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In Brief… – for Dec. 9, 2010

Winter wheat breeder heads south:Francois Marais, a visiting scientist at Winnipeg’s federal Cereal Research Centre, has picked up a new post at North Dakota State University’s plant sciences department as a winter wheat breeder and geneticist. Marais, who has a doctorate in cereal technology from NDSU and degrees in genetics from South Africa’s Universiteit Stellenbosch, will be responsible for developing a winter wheat-breeding and genetics program at NDSU. Producers in North Dakota and Minnesota seeded over 600,000 acres to winter wheat in 2010, NDSU noted. Cold hits Russian winter grain:Nine per cent of Russia’s winter grain sowings have been damaged by cold weather but the overall crop is not threatened, Russia’s Hydrometcentre weather service said Dec. 2. “We do not expect the soil to deep freeze,” Hydrometcentre director Roman Vilfand said, adding temperatures of -14 to -16 C at a soil depth of three cm were damaging for winter crops. “They have not fallen below 10 yet,” he said. After a severe summer drought, winter grain sowings were at 15.5 million hectares, below the 18-million target. Storage boost for CBOT oats:The CME Group has proposed raising the maximum storage charge for Chicago Board of Trade oat futures starting this summer. Pending approval by the U.S. Commodity Futures Trading Commission, the maximum storage charge for CBOT oats would rise to 0.165 cent per bushel per day, or roughly five cents per bushel per month, from 0.15 cent per bushel per day, or roughly 4.5 cents per bushel per month. The increase would take effect July 1, 2011. CME Group said the new rate would better reflect cash market storage rates.

Hurry up and wait:Centronave,

Brazil’s national centre for navigation is calling for $23 billion in investments for the country’s port facilities, which have not kept up with the country’s boom in imports and exports. Ships that arrived at Brazilian ports from January through September waited a total of 8.2 years to load and unload goods, Centronave said. “It is an unacceptable absurdity,” said executive director Elias Gedeon. Demurrage costs run around $20,000 to $30,000 a day for a panamax-sized vessel waiting to load bulk goods. Bale truck, bale injure two separately:A 79-year-old Carmanarea man is in hospital after his Buick rear-ended a northbound semi-trailer carrying hay bales and turning off Highway 3 on the evening of Dec. 1. The trucker, a 54-year-old man from Rock Lake, N.D., later reported he assumed the jolt to be his load shifting, Carman RCMP said. While crews worked to free the seriously injured Buick driver, the trucker arrived unaware at his destination and began unloading bales, when one fell on him and caused serious but non-life-threatening injuries. RCMP said Friday they “continue to investigate.”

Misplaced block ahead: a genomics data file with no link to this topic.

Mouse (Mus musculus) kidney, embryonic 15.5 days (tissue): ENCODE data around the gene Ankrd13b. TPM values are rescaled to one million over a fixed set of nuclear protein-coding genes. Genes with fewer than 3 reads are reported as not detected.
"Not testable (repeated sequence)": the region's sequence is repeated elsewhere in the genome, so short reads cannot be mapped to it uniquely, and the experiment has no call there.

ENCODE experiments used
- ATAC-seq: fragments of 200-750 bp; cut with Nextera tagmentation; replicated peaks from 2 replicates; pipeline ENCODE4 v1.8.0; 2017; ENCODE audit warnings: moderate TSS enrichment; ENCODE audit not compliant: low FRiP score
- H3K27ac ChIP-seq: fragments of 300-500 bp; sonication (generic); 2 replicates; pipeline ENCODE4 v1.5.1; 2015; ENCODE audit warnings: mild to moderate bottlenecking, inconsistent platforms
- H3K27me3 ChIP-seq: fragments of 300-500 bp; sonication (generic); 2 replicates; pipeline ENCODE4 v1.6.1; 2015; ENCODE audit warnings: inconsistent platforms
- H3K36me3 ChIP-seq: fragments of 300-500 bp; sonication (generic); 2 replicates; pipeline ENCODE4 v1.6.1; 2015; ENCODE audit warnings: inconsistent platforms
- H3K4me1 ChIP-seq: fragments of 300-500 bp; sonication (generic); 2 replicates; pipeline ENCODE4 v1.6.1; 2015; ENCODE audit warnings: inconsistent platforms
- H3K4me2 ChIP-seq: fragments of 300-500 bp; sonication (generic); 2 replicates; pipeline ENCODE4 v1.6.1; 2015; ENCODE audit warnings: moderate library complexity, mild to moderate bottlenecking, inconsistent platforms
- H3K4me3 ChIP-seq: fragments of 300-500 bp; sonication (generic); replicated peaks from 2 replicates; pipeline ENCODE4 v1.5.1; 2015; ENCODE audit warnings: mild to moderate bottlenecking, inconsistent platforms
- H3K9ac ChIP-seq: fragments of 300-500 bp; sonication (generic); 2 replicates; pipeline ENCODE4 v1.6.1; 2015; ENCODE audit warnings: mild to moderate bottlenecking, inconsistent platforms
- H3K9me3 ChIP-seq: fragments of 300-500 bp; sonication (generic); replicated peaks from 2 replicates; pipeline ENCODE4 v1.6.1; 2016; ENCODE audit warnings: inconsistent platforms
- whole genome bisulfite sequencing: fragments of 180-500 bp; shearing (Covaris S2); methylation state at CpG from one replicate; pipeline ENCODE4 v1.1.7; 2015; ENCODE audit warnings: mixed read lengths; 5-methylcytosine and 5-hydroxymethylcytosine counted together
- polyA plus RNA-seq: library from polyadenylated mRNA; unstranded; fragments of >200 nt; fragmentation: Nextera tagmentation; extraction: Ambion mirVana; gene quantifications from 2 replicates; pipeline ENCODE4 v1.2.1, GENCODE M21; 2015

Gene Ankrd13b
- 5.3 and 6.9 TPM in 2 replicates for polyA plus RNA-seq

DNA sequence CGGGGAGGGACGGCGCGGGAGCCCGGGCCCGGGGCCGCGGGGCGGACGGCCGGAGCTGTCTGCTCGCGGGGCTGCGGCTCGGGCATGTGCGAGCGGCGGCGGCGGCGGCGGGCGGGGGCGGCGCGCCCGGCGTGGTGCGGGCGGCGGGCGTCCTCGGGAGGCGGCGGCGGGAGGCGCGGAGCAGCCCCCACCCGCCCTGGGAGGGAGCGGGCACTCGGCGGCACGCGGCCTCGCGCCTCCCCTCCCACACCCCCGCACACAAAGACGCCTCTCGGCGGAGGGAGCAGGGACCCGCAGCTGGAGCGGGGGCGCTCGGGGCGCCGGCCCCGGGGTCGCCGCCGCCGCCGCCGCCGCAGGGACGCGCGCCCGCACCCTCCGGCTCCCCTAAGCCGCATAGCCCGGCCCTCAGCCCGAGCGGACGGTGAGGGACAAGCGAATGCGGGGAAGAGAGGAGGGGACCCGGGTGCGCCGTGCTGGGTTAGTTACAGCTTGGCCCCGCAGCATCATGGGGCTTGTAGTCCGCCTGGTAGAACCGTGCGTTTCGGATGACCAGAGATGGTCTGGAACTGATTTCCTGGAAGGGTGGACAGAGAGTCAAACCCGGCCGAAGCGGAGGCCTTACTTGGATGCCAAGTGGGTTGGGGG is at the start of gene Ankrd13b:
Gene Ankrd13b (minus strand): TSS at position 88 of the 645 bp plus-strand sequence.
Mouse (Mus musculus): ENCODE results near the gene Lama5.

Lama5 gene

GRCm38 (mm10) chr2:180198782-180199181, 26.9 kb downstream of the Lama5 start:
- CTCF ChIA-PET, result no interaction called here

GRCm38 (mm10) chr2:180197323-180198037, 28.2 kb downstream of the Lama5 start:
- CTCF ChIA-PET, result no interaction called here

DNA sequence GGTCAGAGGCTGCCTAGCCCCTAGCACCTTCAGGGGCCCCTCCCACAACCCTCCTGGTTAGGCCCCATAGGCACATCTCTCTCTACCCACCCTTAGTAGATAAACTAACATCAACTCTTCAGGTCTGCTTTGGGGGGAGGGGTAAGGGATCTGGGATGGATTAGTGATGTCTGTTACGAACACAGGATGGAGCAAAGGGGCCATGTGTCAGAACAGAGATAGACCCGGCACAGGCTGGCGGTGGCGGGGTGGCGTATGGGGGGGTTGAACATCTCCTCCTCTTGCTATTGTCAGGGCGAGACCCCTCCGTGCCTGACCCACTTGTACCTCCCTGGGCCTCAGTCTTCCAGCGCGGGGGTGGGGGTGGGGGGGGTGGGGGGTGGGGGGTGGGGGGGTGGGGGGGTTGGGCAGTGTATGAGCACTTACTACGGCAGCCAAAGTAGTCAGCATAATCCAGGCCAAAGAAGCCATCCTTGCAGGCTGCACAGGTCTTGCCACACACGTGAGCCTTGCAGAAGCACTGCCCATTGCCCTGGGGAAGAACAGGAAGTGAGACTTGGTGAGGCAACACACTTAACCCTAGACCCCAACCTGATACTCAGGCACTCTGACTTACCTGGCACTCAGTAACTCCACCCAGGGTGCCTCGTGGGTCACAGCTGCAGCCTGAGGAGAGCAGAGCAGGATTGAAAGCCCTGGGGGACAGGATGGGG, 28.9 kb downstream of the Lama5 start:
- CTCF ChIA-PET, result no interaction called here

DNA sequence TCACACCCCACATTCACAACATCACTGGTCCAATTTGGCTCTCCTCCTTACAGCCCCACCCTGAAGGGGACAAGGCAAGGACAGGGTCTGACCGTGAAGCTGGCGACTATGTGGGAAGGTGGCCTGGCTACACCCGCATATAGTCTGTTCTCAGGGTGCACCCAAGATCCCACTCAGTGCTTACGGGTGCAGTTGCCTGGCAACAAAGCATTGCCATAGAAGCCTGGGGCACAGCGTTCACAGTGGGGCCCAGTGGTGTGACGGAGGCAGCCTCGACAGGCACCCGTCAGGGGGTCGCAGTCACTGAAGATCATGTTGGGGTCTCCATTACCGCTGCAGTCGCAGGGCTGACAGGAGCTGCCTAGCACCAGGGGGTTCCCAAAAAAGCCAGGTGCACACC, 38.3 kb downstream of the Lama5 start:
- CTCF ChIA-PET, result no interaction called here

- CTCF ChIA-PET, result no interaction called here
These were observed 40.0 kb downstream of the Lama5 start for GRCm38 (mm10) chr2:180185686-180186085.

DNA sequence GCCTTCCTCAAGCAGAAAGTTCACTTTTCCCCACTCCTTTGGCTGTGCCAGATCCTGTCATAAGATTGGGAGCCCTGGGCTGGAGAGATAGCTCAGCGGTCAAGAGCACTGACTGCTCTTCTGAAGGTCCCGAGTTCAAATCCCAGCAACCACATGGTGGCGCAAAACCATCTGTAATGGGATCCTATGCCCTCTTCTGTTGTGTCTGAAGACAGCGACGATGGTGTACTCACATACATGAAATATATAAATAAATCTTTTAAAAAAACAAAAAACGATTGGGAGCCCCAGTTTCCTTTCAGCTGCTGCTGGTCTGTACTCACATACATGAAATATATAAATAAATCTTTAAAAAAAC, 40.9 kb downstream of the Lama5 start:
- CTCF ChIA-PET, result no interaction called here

New CGC appointments:

Agriculture Minister Gerry Ritz has announced the appointment of Murdoch MacKay of Winnipeg as commissioner, and the reappointment of Jim Smolik as assistant chief commissioner, of the Canadian Grain Commission (CGC), both for three-year terms. MacKay began his grain industry career with United Grain Growers in 1979 and from 2005 to 2007, was Agricore United’s vice-president of operations. Smolik has been assistant chief commissioner of the CGC since 2007 and previously co-owned and operated his family’s grain farm in Dawson Creek, B.C.

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